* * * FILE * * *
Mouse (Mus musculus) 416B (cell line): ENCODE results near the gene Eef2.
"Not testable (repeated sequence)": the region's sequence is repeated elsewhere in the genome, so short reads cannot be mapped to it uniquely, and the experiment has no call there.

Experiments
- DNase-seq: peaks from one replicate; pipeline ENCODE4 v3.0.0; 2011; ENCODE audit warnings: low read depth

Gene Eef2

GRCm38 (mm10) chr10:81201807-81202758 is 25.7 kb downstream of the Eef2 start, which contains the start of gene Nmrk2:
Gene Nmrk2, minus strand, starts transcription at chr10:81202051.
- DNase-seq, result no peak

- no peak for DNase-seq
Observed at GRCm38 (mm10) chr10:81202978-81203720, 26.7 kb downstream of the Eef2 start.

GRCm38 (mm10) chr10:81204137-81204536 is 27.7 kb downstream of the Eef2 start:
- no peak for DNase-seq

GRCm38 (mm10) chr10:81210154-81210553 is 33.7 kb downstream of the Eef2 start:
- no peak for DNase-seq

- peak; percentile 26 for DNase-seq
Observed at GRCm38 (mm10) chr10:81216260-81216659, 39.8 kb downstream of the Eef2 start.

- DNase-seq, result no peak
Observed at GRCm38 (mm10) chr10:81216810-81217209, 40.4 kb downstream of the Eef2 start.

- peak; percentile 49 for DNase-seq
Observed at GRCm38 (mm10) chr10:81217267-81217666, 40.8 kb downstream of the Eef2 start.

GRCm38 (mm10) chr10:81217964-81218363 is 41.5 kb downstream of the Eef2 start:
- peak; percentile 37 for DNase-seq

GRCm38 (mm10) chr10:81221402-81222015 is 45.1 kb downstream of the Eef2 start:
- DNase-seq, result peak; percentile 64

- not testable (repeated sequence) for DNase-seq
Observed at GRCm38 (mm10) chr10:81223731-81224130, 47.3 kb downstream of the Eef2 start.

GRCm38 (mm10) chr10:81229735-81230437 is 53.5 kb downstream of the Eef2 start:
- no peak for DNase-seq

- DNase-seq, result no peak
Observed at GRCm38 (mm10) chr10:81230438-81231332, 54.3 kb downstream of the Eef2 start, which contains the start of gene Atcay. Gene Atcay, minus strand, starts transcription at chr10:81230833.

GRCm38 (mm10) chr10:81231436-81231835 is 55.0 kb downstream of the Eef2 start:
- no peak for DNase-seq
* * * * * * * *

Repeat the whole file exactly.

Mouse (Mus musculus) 416B (cell line): ENCODE results near the gene Eef2.
"Not testable (repeated sequence)": the region's sequence is repeated elsewhere in the genome, so short reads cannot be mapped to it uniquely, and the experiment has no call there.

Experiments
- DNase-seq: peaks from one replicate; pipeline ENCODE4 v3.0.0; 2011; ENCODE audit warnings: low read depth

Gene Eef2

GRCm38 (mm10) chr10:81201807-81202758 is 25.7 kb downstream of the Eef2 start, which contains the start of gene Nmrk2:
Gene Nmrk2, minus strand, starts transcription at chr10:81202051.
- DNase-seq, result no peak

- no peak for DNase-seq
Observed at GRCm38 (mm10) chr10:81202978-81203720, 26.7 kb downstream of the Eef2 start.

GRCm38 (mm10) chr10:81204137-81204536 is 27.7 kb downstream of the Eef2 start:
- no peak for DNase-seq

GRCm38 (mm10) chr10:81210154-81210553 is 33.7 kb downstream of the Eef2 start:
- no peak for DNase-seq

- peak; percentile 26 for DNase-seq
Observed at GRCm38 (mm10) chr10:81216260-81216659, 39.8 kb downstream of the Eef2 start.

- DNase-seq, result no peak
Observed at GRCm38 (mm10) chr10:81216810-81217209, 40.4 kb downstream of the Eef2 start.

- peak; percentile 49 for DNase-seq
Observed at GRCm38 (mm10) chr10:81217267-81217666, 40.8 kb downstream of the Eef2 start.

GRCm38 (mm10) chr10:81217964-81218363 is 41.5 kb downstream of the Eef2 start:
- peak; percentile 37 for DNase-seq

GRCm38 (mm10) chr10:81221402-81222015 is 45.1 kb downstream of the Eef2 start:
- DNase-seq, result peak; percentile 64

- not testable (repeated sequence) for DNase-seq
Observed at GRCm38 (mm10) chr10:81223731-81224130, 47.3 kb downstream of the Eef2 start.

GRCm38 (mm10) chr10:81229735-81230437 is 53.5 kb downstream of the Eef2 start:
- no peak for DNase-seq

- DNase-seq, result no peak
Observed at GRCm38 (mm10) chr10:81230438-81231332, 54.3 kb downstream of the Eef2 start, which contains the start of gene Atcay. Gene Atcay, minus strand, starts transcription at chr10:81230833.

GRCm38 (mm10) chr10:81231436-81231835 is 55.0 kb downstream of the Eef2 start:
- no peak for DNase-seq